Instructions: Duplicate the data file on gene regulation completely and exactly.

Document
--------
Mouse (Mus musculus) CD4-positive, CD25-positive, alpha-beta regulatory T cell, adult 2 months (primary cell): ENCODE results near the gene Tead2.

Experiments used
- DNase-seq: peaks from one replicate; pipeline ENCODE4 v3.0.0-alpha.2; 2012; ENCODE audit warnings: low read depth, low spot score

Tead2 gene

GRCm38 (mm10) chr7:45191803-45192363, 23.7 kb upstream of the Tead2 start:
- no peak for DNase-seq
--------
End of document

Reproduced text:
Mouse (Mus musculus) CD4-positive, CD25-positive, alpha-beta regulatory T cell, adult 2 months (primary cell): ENCODE results near the gene Tead2.

Experiments used
- DNase-seq: peaks from one replicate; pipeline ENCODE4 v3.0.0-alpha.2; 2012; ENCODE audit warnings: low read depth, low spot score

Tead2 gene

GRCm38 (mm10) chr7:45191803-45192363, 23.7 kb upstream of the Tead2 start:
- no peak for DNase-seq